Selective Licensing Consultation, RMBC – Which “parts of Maltby ” ?

Waiting to hear from Dave Richmond, RMBC’s Director of Housing and Neighbourhoods regarding  information on which “parts of Maltby” are / will be affected by this.

Any views welcome .

From RMBC website

Selective Licensing Consultation cancellation of Drop In sessions

Published Monday 10th February 14


There is still time for people to have their say in a consultation about proposals to introduce selective licensing of private rented properties in certain areas of Rotherham.

The Council is running the consultation until 24 March, after which a report will be presented to the Council’s Cabinet for a decision on whether or not the scheme should be introduced. 

The proposals are to introduce a scheme whereby landlords who rent out houses in the centre of Rotherham, Eastwood, Masbrough, Dinnington and parts of Maltby wil be required to get a licence for each house and meet additional conditions.  

The aim of the scheme is to tackle low housing demand which is a problem in the areas, caused by high rates of householders leaving the area, high rates of empty property, high rates of environmental Anti-Social behaviour.  

 A further effect is lower than average house prices and much lower when compared with neighbouring areas.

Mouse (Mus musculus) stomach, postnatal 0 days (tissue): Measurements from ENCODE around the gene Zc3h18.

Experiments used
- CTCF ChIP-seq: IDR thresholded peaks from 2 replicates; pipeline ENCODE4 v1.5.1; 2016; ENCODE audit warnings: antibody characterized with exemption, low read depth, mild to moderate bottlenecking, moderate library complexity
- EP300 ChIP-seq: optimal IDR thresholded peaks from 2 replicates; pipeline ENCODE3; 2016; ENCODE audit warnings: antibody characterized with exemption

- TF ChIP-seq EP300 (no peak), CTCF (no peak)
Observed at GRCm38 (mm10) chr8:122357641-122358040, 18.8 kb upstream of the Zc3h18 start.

People have also had the chance to ask questions about the scheme at a series of drop-in sessions which have been running across the borough – and a decision has now been taken to cancel the remaining three sessions, as below:

Monday 10 February – 2pm to 7pm, The Hub, 103 Canklow Rd, Rotherham, S60 2JF.

Monday 17 February – 2pm to 7pm, Masbrough Community Centre, 94 College Rd, Rotherham, S60 1JE.

Friday 7 March – 2pm to 7pm, John Smith’s Room, Rotherham Town Hall, The Crofts, Moorgate Street, Rotherham S60 2TH.

Dave Richmond, the council’s Director of Housing and Neighbourhoods, urged people to continue to have their say on the plans. 

He said: “We are keen for all people who live, work and own property in these areas to respond to the consultation and to inform the decisions which will be made by the council later in the year.

“To help raise understanding of the potential scheme the council also planned seven drop in sessions with officers on hand to answer questions and provide information, and encourage attenders to fill in questionnaires. 

“However having ran four of these sessions it became apparent that a small number of people were attending multiple meetings with the apparent intent of disrupting the discussion. 

 “We believe this prevented meaningful conversations taking place and in light of this have taken the decision to cancel the remaining meetings – but we are still urging people to put forward their views on the scheme until the end of the consultation.”

To ensure that as many people as possible can respond a full set of the proposals, the questionnaire, business plan and maps of the areas under consideration can be found online. The council has also sent out 16,000 paper copies of the consultation. 

The consultation process will still run until 24 March and anyone with a view on this issue is asked to visit the website and send the council their views by filing in a questionnaire. 

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